FOXP3 gene genetic variants linked with vitiligo
medwireNews: Three variants in the forkhead box P3 (FOXP3) gene are associated with increased risk for vitiligo in the Han Chinese population, show study findings.
"Previous studies found that CD4+CD25+ regulatory T cell (Treg) dysfunction was involved in the pathogenesis of vitiligo and that gene polymorphisms in FOXP3 - a master regulator of
Treg development and function - were associated with susceptibility to some autoimmune disorders," explain the authors in the British Journal of Dermatology.
To test whether functional FOXP3 variants influence risk for vitiligo, Chunying Li (Fourth Military Medical University, Shaanxi, China) and colleagues genotyped 682 people with vitiligo and 682 age- and gender-matched controls for three single nucleotide polymorphisms (SNPs) in the FOXP3 gene - rs2232365, rs3761548, and rs5902434.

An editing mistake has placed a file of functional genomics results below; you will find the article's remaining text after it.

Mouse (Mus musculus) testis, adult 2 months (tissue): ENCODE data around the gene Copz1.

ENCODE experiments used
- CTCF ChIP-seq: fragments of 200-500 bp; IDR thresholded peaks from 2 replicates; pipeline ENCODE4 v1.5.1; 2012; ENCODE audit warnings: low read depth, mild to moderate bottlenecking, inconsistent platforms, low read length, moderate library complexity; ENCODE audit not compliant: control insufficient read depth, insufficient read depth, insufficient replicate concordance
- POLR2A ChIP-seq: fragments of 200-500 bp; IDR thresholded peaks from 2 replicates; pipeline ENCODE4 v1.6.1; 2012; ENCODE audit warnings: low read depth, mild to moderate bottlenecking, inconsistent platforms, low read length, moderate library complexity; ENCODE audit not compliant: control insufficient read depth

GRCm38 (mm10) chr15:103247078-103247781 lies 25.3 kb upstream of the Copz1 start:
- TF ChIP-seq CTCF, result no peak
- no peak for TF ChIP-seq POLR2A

People who were homozygous for the G allele of rs2232365 had a significant 68% increased risk for vitiligo compared with those homozygous for the A allele. Similarly, those homozygous for the A allele of rs3761548 had an 82% increased risk for vitiligo compared with C allele homozygotes. No links between rs5902434 genotype and vitiligo risk were seen, however.
When a combined analysis of all three SNPs was carried out, the team found that people who carried 2-6 risk alleles were 34% more likely to have vitiligo than people with no risk alleles.
Notably, the effects of the combined genotype for the three SNPs were more pronounced in certain groups, namely, men, those over the age of 20 years, those with active or segmental vitiligo, and those with other autoimmune disorders.
"We have provided evidence that FOXP3 polymorphisms have a significant effect on the risk for developing vitiligo in the Han Chinese population; our results thus contribute to a better understanding of the interaction between vitiligo and FOXP3-mediated regulation of Treg activity," say Li et al.
"These regulatory FOXP3 polymorphisms may be developed as novel therapeutic targets for vitiligo in the future," the researchers suggest, although they concede that "large prospective studies involving multiple centres and larger populations may be required to confirm these findings," before any such therapies can be developed.
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By Helen Albert, Senior medwireNews Reporter